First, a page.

“I’d retired from Blazin’ Fiddles at the beginning of the year,” he says, “so this was a nice project to get my teeth into, but most of all it was because I already knew a bit about Duncan Ban’s poetry and where he was from and that he himself worked as a gamekeeper and forester and I felt I could understand it very well.”
MacFarlane, 44, worked for years as a gamekeeper in his native Glenfinnan and, as we spoke, was busy with a forestry contract, felling windblown trees in the same area. The natural world, he reckons, has always informed his music.
Duncan Ban – who was illiterate and had to have his poems and songs transcribed for him – wrote “In Praise of Ben Dorain” in the manner of a Highland pipe piobaireachd. Reflecting that, MacFarlane’s arrangements see Henderson play the pipes and sing many of the Macintyre songs. “But although Duncan Ban is the backbone of the show, it’s not all him,” says MacFarlane. “We’ve got Ewan Robertson singing a couple of Scots songs in there.”
Interspersed through the music are recorded extracts from the magisterial Ben Dorain poem. MacFarlane was anxious that it should be read by someone with authentic Argyll Gaelic – a dwindling band these days – and ended up recruiting his namesake, Brigadier Iain MacFarlane of Taynuilt, chieftain of Inverness Gaelic Society. “He has that beautiful, old Argyllshire-style Gaelic, so he recorded it for us. It’s 26 minutes long, and I think it may be the only recording of the whole thing being recited that exists at the moment.”
The show uses extracts only from the reading, but the entire reading features on an album of the show, which MacFarlane is about to release on his Old Laundry label.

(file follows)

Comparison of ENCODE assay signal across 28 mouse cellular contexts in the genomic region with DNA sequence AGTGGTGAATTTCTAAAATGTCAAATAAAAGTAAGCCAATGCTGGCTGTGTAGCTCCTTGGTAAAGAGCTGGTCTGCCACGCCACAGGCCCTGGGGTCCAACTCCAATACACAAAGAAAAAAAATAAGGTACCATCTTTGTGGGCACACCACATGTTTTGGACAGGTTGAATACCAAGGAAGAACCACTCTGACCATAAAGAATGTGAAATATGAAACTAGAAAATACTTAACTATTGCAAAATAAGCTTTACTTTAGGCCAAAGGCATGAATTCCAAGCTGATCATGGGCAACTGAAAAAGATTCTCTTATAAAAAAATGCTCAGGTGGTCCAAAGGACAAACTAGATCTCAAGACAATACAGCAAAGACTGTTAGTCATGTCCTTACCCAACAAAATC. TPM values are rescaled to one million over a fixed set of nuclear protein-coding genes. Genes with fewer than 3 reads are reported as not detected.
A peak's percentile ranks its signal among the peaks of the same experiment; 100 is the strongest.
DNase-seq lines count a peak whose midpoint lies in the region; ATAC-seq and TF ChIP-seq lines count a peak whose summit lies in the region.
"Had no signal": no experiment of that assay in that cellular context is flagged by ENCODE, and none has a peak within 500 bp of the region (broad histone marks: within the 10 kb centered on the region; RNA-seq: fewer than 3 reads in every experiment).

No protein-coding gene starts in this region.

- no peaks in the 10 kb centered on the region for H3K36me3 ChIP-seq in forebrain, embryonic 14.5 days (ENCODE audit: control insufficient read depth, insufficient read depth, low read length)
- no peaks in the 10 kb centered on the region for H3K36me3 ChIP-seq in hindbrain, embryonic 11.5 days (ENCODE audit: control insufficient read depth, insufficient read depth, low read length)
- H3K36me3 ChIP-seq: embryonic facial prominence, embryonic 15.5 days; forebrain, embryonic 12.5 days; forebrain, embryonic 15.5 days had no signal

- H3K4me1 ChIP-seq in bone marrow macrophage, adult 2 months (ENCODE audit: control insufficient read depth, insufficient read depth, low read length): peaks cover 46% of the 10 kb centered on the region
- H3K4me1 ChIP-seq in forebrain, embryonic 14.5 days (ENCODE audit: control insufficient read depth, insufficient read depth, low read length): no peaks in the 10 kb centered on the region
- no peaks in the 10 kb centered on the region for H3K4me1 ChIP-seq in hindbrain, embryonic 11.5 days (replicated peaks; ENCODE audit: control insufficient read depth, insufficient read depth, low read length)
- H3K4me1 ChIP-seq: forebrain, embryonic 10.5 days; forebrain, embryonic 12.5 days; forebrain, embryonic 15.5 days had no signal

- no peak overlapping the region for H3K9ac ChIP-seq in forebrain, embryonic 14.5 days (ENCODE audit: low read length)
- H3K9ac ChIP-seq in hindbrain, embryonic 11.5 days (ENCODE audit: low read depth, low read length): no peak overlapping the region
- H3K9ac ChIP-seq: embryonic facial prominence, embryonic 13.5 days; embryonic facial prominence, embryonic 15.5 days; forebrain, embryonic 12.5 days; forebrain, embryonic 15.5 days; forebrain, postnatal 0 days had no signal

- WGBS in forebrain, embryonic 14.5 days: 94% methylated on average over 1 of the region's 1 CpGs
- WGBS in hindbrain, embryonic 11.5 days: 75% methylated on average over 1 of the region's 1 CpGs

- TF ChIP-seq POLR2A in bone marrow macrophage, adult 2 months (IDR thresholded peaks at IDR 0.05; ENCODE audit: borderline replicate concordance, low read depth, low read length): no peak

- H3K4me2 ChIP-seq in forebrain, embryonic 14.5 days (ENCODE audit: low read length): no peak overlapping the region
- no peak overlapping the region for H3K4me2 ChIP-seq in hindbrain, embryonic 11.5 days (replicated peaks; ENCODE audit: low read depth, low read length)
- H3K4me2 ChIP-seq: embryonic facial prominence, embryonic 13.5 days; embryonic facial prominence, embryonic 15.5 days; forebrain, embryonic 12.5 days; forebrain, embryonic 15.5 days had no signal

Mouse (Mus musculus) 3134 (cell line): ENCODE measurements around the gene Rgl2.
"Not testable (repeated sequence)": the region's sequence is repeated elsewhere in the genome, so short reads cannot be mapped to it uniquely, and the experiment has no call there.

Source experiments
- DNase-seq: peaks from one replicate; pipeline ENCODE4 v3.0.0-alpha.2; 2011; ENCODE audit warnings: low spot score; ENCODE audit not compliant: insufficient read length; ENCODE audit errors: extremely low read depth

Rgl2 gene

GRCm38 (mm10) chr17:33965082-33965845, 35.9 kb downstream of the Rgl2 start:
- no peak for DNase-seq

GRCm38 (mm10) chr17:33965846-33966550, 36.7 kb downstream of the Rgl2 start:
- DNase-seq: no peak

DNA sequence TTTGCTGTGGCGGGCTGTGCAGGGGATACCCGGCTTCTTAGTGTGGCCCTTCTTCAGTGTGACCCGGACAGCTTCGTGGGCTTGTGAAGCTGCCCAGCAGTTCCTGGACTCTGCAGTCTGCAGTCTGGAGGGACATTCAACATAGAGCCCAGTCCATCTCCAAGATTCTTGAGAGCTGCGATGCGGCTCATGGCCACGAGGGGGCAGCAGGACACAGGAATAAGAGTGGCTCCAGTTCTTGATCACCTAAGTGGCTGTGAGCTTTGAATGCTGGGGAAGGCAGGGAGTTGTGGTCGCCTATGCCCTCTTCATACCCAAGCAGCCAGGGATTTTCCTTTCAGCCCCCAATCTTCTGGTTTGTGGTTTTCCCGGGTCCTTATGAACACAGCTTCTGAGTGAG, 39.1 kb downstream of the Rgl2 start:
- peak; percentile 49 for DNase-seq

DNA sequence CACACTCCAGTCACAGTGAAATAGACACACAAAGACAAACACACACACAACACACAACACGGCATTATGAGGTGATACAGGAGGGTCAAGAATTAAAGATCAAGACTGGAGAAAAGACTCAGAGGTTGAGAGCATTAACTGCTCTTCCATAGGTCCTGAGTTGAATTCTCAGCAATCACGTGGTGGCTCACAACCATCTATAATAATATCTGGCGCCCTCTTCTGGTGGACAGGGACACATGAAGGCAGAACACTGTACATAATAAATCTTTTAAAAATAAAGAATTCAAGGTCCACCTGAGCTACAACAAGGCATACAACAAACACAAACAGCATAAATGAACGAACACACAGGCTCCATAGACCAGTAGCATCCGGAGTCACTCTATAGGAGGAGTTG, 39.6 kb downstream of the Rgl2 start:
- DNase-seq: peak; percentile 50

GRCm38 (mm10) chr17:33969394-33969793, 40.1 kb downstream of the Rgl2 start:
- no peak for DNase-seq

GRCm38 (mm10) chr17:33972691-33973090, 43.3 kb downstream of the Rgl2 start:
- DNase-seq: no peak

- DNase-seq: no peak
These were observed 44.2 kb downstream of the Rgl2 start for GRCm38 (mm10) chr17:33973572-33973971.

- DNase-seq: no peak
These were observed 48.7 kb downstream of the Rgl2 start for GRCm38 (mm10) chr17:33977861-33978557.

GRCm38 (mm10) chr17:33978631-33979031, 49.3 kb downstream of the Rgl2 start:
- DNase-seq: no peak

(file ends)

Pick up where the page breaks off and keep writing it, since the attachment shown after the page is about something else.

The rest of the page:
In collaborating with SNH staff, MacFarlane reckons he has learned a lot about contemporary land and wildlife management. “Speaking as someone who worked on estates, it’s easy sometimes to put up barriers against government agencies, but they really are trying their hardest to make it all work, and it’s a big job they have.”
After the Inverness premiere on Friday, the Donnchadh Bàn Boys perform the show in halls at Invergarry, Sabhal Mòr Ostaig on Skye, Ullapool and Taynuilt.
This tenth anniversary of Blas sees the second night at Eden Court celebrate highlights of the previous ten years, with guests including the Irish American band Cherish the Ladies and the Scots-Irish piping duo of Ross Ainslie and Jarlath Henderson. Further guests, playing gigs in halls across the Highlands, include groups such as Mànran, Macanta and Salt House, as well as singers like Dougie MacLean and Christine Primrose.
The week ends with a shinty-style wallop at Eden Court on 13 September, when a showcase for the talented youngsters of the successful Fèis movement collides with the exuberance of the Camanachd Cup Final in Inverness.
• For the full Blas programme, see www.blas-festival.com